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(71:26, Progrock Records)
TRACK LIST: 1. Beginning 1:11 2. Loss of Hope 7:53 3. Generations 12:10 4. Reawakening 7:27 5. Scum of Society 12:58 6. Spiral of Pain 29:47 LINEUP: Oliver Wulff – vocals Boris Stephanow – guitar Stephan Kruse – keyboards Burkhart Heberle – bass Tim Schnabel – drums
Prolusion. The German band ATMOSFEAR was founded in 1996, and it issued its first EP a year later. Later on the band was signed by the US label Progrock Records, which released their full length debut album "Inside the Atmosphere" in 2003. "Zenith" is their second CD, and was issued in 2009.
Analysis. Atmosfear is a band that probably has a special place for those following Progrock Records. This German act was among the first generation of bands signed to what was then a relatively newly founded label, and one of the most successful of those. Quite a few waited more or less impatiently for a follow-up to their first effort, and I suspect that many will be pleased to see that it finally has arrived, even if it did take the band 6 years to create this sophomore effort. As far as the music goes, Atmosfear isn't likely to be described as a highly innovative act. Classic progressive metal is what's served on this disc, of a variety that isn't too unlike Dream Theater in sound. Atmosfear does take its material in slightly different directions than LaBrie and his compatriots though, so in this case we're dealing more with an act related in sound rather than one exploring this particular variation of the genre. The most striking telltale feature is the lack of quirky, technical passages. Guitar and keyboard shredding are as good as non-existent on this CD, and even elongated instrumental passages are for the most part avoided. The exception to the rule is the instrumental Reawakening, and it seems that the band has saved up all their best ideas as far as showcasing instrumental skills for this effort. And due to that, it is a standout number, a very good example of this type of progressive metal and an entertaining track from start to finish. Like the compositions with vocal passages, we're dealing with slow to mid paced progressive metal, where drawn out riffs and riff patterns form a dark and slick yet distorted foundation while synths and keys provide lighter, contrasting textures. Vocals or instrumental soloing are placed in the middle of the mix, with additional textures brought in as needed. Wandering piano themes add that frail, melodic sensibility, wandering acoustic or undistorted guitar passages add subtle details or replacing the riffs altogether for the gentler, emotional themes, while the riffs themselves take on both quirky, arrhythmic patterns as well as thundering riff barrages. The latter tend to be dampened somewhat in expression though, so that the melodic scope of the individual theme, passage or composition isn't transgressed. Variation and a feeling of progress are kept up by constant changes in pace, sound and intensity, while certain themes and segments are revisited frequently in the individual songs to keep up familiarity for the track in question, which is a need for an album containing compositions as long as this one. And while the final track in reality only lasts for just over 23 minutes, the hidden bonus track that follows after 50 or so seconds of silence brings the total up to close to a half hour seen in the track list. And this final number on "Zenith", Spiral of Pain, is an impressive effort in itself. There aren't too many bands around that manage to keep their listeners' attention going for that long, especially within the field of conventional progressive metal, but Atmosfear manages to do so with relative ease.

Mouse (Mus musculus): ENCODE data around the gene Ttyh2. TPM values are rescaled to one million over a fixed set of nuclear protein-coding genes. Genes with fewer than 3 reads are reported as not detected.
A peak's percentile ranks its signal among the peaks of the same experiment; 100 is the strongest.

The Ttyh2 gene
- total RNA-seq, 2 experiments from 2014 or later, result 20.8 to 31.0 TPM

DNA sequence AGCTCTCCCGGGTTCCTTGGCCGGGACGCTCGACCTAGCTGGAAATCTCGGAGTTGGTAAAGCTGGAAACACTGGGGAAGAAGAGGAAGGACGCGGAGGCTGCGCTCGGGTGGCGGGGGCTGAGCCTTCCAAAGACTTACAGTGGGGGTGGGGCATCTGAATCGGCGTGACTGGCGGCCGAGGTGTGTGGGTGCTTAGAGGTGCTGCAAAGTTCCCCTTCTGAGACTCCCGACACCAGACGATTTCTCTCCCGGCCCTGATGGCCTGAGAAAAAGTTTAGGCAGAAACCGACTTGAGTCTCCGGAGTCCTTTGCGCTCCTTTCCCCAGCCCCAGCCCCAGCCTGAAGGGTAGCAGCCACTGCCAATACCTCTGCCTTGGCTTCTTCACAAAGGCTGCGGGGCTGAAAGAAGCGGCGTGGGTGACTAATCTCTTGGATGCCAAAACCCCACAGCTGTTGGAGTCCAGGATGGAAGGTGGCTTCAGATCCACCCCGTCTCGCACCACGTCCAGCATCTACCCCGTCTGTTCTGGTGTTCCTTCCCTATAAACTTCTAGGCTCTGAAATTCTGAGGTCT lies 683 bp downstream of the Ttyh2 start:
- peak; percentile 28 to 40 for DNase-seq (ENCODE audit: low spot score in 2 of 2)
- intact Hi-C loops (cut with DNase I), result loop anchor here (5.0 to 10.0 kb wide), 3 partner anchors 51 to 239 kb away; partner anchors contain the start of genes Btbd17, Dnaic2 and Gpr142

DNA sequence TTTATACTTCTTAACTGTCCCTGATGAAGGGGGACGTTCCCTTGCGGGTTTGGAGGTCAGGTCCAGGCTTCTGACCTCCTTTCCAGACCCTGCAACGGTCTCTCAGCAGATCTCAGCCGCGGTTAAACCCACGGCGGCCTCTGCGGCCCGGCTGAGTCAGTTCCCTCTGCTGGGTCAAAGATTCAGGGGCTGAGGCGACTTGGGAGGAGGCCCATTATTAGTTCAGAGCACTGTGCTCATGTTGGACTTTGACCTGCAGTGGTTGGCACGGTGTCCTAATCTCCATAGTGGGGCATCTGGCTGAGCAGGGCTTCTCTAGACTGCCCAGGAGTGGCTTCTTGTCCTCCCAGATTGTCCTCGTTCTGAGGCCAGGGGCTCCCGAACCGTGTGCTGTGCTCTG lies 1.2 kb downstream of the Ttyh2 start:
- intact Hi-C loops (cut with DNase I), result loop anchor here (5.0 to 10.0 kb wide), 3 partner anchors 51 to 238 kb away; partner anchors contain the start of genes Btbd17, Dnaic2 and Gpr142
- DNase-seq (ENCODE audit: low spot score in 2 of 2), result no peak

Conclusion. While this sophomore effort by the German act Atmosfear hardly can be said to be innovative, it is nevertheless a solid and well-made album. The sound can get a tad too uniform though, and a bit more variety wouldn't have been out of place in my opinion. If you enjoy classic modern progressive metal this recording is worth checking out, in particular if you like long, epic length compositions.
OMB=Olav M Bjornsen: February 2, 2010
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